For I have sinned - Editor
Gray Cell Blue
by J.R. Carson
The cell was four foot by six foot, with a seven foot ceiling. It had been Chris’s home for over a year now, as he awaited his court-appointed fate. He sat on his thin bed, head in hands, with sweat shining on his forehead. A voice in his mind caught his attention.
“How are you holding up, Christopher?”
Chris turned to see that, rather than originating from his head, the voice belonged to Father Muldoon, now sitting beside Chris on the bed. His white clerical collar was missing and his top shirt button was undone. Father Muldoon wore a tweed sport jacket rather than his vestments. Even in his street clothes, the priest had an air of softness, congeniality. Chris shifted his weight a bit and answered.
“I’m alright, Father.” His voice cracked a bit. “Time’s getting short.” He looked back down at his feet.
“There’s still time,” Father Muldoon said, “for the sacrament of penance.”
“Because He doesn’t know?”
The priest sighed heavily, showing a trace of age in his slumped shoulders. “Then to yourself, Christopher. You have to face yourself before you go to face God.”
“I trusted you, Father. And so did Jimmy.” Chris pushed his hand over his wet hair forcefully, pulling the skin on his forehead tight against his skull. “Jimmy loved you.”
“Aye, and I loved you both.” Father Muldoon sat up straight and tried to catch Chris’s gaze as he paced. “You were a good altar boy, Christopher, but you lost faith. You lost hope and trust in God. James never did.”
“Never?” Chris snapped. “Not even when God abandoned him in that rectory basement? He was alone and helpless, Father. No God, no brother, no one to help him.”
“You aren’t alone, Christopher. God is with you. I am with you.”
“Like you were with James? Like that?” Chris had stopped pacing and now stood, chest heaving, in front of the priest. “When I found him, he tried so hard to hide his tears, to be brave. Even with the stains still on his clothes, he wouldn’t tell me who had done that to him.”
“He was in shock, Christopher. You couldn’t expect him to have all of his faculties after what happened.” Muldoon’s speech quickened a bit as he spoke. “You can’t know what he was thinking, what he was going through.”
“Oh, I have a pretty good idea, Father.” Chris turned his trashcan upside down and used it as a makeshift stool to sit on. “And where were you, Father? When I came to you, asked you for help, where were you?”
“I was there, Christo-“
“Bullshit! Do you have any idea how hard it was to get Jimmy to talk? How scared he was? It was two months before he finally told me the name of the priest that did it. He wouldn’t leave the house, wouldn’t leave his room, for Christ’s sake.”
Father Muldoon shifted a bit on the bed, trying to find a more comfortable position.
“And I came to you, and I spilled it all to you, knowing Jimmy didn’t want anyone to know. But I wanted to see that man pay. Pay for what he did to a sweet, trusting eleven year old boy.”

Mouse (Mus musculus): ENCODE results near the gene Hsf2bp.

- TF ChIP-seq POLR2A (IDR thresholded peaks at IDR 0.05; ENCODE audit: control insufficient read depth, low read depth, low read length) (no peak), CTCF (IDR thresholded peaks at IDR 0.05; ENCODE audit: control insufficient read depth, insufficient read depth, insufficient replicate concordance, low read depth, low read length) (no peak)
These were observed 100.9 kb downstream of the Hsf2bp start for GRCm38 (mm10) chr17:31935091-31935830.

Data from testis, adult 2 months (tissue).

“You wanted vengeance, Christopher. That wrath is for God, alone.” Father Muldoon’s gaze stayed down, away from Chris.
“You’re goddamn right I wanted vengeance. And didn’t I deserve it? Didn’t Jimmy deserve it? Didn’t that piece of shit deserve it for putting his hands on an innocent child?” Spit flew from his mouth as Christopher’s face turned red and swollen.
“No,” Muldoon said, weakly. “It’s not for us to judge…”
“No.” Chris’s voice had gone flat and calm. “No, not for us to judge. Only God, right? Well, I chose to judge. I judged and found him guilty.” Chris looked down at the floor. “But you wouldn’t give him up. You sent him away. Away for his safety.”
“For his salvation, Christopher!” The priest’s eyes darted with conviction toward Chris, but then quickly fell back to his feet. “He went to serve his penance in a place where he could be helped. Where his future could be saved.”
“Like Jimmy’s was?” Tears began to well up in Chris’s eyes and he wiped them away quickly, turning to face the back wall of the cell. He could hear Father Muldoon’s breath slow.
“So you blamed me,” said the priest, as if accepting his guilt for the first time.
“You. The Church. God.” More tears, more wiping. “But, I couldn’t punch God. I couldn’t stab the Church. But I could…” Chris put his face back into his palms and began to sob.
“But you could shoot me.” Father Muldoon stood and walked the two steps to Chris’s side. “And I can forgive you, my child.” He put a hand on Chris’s shoulder and began the Lord’s Prayer under his breath.
Chris continued to sob softly as the prayer faded into echoes. A loud metal clanking caught his attention, and he turned toward his opening cell door. Father Muldoon was nowhere to be seen.
Chris wiped his eyes quickly with the backs of his hands and scanned the cell again. In the doorway, a black cassocked man stood holding a bible.
“My name is Father Gregg. I’ve come to pray with you.” He sat down on the bed, in the same spot Father Muldoon had been. “Are you familiar with the sacrament of penance?”